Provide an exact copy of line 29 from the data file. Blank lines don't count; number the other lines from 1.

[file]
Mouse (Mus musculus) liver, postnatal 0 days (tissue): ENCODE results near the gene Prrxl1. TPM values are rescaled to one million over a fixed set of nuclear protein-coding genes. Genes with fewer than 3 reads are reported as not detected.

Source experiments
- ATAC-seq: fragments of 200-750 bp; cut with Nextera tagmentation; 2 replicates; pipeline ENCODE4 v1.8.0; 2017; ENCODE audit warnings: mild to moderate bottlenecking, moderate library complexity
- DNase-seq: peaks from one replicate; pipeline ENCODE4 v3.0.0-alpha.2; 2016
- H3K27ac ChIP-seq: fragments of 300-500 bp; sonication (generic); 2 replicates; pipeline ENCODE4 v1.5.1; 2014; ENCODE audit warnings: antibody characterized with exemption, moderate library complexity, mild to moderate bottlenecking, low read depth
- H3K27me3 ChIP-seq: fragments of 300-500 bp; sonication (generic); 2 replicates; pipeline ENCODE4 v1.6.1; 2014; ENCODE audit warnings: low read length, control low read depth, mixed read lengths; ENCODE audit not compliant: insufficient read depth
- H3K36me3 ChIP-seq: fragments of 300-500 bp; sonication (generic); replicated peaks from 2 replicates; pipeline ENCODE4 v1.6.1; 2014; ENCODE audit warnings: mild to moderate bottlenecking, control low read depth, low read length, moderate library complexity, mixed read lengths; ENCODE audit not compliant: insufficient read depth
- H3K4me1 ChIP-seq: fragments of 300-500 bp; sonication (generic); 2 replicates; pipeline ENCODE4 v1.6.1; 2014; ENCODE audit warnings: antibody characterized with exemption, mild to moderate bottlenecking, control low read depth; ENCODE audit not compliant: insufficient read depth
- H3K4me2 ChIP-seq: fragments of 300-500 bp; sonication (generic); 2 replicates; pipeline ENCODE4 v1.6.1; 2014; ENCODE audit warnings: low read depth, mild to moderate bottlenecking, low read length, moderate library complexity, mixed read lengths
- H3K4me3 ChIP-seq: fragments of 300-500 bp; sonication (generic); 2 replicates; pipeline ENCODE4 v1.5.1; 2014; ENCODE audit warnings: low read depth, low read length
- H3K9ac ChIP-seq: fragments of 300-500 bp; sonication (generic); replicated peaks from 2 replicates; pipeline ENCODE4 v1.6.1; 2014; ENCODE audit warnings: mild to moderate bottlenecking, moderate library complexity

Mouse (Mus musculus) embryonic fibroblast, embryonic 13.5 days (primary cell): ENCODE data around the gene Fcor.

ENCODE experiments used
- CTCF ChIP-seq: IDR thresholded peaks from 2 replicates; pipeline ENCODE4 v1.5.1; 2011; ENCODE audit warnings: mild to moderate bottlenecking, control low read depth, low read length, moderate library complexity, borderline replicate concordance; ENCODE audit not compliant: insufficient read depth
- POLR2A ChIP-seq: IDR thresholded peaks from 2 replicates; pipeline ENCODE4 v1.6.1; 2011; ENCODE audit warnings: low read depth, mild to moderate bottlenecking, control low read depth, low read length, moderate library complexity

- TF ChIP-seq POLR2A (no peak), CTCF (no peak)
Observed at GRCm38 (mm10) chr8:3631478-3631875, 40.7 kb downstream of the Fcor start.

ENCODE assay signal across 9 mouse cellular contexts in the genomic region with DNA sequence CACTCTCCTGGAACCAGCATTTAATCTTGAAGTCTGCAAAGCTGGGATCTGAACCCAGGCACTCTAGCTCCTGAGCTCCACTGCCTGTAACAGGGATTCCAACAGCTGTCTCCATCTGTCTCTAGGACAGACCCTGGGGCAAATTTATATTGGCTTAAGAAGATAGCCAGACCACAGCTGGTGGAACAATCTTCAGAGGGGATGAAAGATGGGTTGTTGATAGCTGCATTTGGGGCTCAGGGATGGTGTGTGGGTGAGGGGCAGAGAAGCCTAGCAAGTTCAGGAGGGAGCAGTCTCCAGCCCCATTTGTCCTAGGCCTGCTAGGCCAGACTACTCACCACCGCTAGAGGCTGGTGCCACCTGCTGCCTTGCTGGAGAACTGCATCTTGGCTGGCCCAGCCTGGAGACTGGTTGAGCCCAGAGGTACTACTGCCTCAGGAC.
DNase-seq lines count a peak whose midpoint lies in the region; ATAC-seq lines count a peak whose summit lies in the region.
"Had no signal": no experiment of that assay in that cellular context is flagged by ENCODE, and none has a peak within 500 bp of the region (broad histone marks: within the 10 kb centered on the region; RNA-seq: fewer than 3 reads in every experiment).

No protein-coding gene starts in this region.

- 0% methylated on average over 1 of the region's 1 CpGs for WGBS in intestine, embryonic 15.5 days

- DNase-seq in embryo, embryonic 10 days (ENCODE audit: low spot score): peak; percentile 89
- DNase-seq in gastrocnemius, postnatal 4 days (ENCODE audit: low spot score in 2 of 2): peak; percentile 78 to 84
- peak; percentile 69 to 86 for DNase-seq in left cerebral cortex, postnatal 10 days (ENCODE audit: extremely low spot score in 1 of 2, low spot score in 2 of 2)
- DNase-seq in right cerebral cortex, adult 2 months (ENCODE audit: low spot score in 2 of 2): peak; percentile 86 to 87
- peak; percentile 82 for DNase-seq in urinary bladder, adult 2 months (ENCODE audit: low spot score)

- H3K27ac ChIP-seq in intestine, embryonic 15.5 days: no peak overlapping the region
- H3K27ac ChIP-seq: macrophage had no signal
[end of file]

- H3K27ac ChIP-seq: macrophage had no signal